Who would have though ET’s creator would be an equally great historian?
Steven Spielberg’s flights of fancy – be it “Jaws,” “Raiders of the Lost Ark,” “Close Encounters of the Third Kind” or “Jurassic Park” – have enthralled audiences for generations.
But in between all the fantasy, he’s taken us on voyages through our past – the plight of blacks in “The Color Purple” and “Amistad”; the horrors of World War II in “Empire of the Sun,” “Schindler’s List” and “Saving Private Ryan”; and the aftermath of the 1972 Olympics massacre in “Munich.”
Now, he’s turned his sights on this country’s greatest president.
In “Lincoln,” now in theaters, Spielberg wisely steers clear of the standard bio flick and instead focuses on the 16th president’s last four months, at which point he battles to pass the 13th Amendment to abolish slavery as the Civil War winds down.
Barring the first few minutes, there is no action in this film. It’s a straight forward drama. But don’t let that dissuade you; this isn’t a college history lecture.
And that’s because Abraham Lincoln comes to life like never before, thanks to the incomparable Daniel Day-Lewis.
At no time do you feel you’re watching an actor on the screen. It’s as though Lincoln had just walked off the $5 bill. Along with his so-similar-it’s-eerie physical transformation, Day-Lewis brings warmth, sadness and a surprising amount of humor to the part. Who knew the president spent as much time spinning tales as he did trying to save the Union?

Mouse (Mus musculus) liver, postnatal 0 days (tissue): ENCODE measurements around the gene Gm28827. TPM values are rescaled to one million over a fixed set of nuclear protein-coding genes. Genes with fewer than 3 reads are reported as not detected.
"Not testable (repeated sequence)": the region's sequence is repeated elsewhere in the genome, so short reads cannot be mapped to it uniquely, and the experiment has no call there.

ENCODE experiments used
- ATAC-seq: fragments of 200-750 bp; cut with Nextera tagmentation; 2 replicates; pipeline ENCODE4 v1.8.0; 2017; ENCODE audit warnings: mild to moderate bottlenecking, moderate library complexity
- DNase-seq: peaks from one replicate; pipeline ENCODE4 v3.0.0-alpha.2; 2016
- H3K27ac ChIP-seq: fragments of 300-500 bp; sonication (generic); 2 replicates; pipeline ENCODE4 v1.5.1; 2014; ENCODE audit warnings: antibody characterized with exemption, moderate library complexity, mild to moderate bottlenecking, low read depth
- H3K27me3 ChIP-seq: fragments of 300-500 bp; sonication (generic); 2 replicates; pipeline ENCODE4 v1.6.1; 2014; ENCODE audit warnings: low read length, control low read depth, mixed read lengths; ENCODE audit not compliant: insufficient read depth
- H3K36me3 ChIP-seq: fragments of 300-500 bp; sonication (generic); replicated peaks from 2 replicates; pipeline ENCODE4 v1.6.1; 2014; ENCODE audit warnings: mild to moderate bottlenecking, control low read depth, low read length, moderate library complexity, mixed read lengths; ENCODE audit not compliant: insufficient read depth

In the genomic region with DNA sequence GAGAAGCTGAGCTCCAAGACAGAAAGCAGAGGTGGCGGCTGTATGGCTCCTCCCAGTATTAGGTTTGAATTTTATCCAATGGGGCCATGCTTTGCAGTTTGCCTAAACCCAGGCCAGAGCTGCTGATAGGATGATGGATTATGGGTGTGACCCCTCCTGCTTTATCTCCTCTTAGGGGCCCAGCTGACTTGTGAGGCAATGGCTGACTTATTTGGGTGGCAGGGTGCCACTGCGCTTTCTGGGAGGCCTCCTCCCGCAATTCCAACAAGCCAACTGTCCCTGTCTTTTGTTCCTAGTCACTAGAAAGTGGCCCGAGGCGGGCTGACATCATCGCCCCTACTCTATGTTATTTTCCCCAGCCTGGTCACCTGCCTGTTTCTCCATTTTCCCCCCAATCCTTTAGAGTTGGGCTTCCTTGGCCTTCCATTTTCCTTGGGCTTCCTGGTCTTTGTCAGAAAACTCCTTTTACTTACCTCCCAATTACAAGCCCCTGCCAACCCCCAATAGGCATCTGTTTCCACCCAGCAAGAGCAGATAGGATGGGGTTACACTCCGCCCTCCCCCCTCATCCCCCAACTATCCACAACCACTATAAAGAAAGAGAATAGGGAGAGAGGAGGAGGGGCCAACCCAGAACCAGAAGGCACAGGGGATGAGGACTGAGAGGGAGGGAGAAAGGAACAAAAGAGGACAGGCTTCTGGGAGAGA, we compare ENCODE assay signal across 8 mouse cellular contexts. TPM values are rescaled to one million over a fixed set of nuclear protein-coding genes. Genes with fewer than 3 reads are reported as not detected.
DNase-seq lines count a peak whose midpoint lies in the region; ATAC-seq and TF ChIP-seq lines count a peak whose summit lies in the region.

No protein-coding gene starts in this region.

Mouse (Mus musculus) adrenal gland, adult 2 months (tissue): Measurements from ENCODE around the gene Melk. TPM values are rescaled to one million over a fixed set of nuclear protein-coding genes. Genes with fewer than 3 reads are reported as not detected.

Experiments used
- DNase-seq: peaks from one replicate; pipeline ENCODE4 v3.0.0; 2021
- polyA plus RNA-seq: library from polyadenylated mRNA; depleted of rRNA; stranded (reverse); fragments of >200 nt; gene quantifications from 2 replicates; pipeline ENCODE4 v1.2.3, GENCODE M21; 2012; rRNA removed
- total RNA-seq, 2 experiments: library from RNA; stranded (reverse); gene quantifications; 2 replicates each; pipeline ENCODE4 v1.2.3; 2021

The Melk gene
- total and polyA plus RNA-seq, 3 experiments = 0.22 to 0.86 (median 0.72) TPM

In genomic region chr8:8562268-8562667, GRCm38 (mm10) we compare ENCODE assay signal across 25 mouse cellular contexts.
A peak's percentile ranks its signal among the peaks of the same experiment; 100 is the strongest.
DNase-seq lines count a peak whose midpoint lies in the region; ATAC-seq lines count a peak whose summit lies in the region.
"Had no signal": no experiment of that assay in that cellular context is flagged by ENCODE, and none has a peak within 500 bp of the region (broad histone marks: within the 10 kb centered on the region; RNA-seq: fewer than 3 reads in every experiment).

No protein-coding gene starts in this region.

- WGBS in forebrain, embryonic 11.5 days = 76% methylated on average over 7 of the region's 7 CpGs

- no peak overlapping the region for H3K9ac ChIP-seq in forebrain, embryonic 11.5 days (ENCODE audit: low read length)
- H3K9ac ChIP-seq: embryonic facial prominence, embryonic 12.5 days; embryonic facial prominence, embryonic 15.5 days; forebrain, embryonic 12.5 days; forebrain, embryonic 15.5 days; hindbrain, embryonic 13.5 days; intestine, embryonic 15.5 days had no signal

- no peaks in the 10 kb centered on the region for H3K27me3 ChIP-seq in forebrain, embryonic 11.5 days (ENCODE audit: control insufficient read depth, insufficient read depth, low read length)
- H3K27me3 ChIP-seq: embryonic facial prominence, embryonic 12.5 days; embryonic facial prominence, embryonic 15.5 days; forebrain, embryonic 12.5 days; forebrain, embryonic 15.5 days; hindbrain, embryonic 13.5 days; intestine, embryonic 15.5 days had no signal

As tour-de-force as Day-Lewis’ performance is, he gets plenty of support. Sally Field is a live wire as Mary Todd Lincoln, while James Spader, surprisingly, hits a home run as William Bilbo, a lawyer who conspired with Secretary of State William Seward to ensure the amendment’s passage.
Then there’s Tommy Lee Jones as abolitionist Thaddeus Stevens. He’s electrifying and threatens to pull the rug out from under Day-Lewis. His scenes on the floor of the House of Representatives are among the film’s best.
Still, this is Day-Lewis’ show. And in the hands of Spielberg, he takes what is the defining period in our nation’s history out of the classroom and brings it to life.
Hope he’s got enough room on his mantle for a third Best Actor Oscar.